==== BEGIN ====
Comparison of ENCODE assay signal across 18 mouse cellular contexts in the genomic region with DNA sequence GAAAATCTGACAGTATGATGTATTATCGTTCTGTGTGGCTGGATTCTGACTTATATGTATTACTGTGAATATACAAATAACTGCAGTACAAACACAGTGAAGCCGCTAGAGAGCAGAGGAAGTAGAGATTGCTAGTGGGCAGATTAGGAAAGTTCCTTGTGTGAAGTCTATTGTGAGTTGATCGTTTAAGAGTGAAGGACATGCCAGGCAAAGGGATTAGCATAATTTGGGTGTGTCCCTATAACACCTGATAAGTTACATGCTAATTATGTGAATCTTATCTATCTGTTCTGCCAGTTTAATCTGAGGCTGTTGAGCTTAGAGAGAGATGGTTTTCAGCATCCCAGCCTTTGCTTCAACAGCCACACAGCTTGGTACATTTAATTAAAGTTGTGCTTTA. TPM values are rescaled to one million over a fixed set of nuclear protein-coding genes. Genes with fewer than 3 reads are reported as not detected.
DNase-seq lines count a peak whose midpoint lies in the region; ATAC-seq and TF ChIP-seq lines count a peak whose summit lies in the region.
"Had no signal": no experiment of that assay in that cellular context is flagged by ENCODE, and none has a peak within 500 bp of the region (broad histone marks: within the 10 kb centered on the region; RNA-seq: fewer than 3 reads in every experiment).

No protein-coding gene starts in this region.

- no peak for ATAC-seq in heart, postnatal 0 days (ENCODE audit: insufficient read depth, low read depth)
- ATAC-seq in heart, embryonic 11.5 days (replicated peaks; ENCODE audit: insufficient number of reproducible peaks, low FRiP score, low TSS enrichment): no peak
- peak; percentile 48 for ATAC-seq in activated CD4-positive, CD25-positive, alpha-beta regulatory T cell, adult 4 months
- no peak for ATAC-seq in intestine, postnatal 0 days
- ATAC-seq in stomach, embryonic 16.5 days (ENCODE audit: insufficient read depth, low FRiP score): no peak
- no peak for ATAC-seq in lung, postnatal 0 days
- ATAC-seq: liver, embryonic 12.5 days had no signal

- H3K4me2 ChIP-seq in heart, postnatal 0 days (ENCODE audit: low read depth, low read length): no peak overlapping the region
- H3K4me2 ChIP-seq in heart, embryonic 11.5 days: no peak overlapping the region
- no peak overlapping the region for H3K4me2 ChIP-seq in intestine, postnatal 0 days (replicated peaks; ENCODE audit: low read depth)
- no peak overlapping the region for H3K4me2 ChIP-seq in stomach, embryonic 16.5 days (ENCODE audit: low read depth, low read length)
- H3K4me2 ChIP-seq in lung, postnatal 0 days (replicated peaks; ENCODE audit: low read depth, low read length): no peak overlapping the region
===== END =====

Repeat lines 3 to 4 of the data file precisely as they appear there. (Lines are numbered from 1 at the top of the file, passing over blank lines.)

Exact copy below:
"Had no signal": no experiment of that assay in that cellular context is flagged by ENCODE, and none has a peak within 500 bp of the region (broad histone marks: within the 10 kb centered on the region; RNA-seq: fewer than 3 reads in every experiment).

No protein-coding gene starts in this region.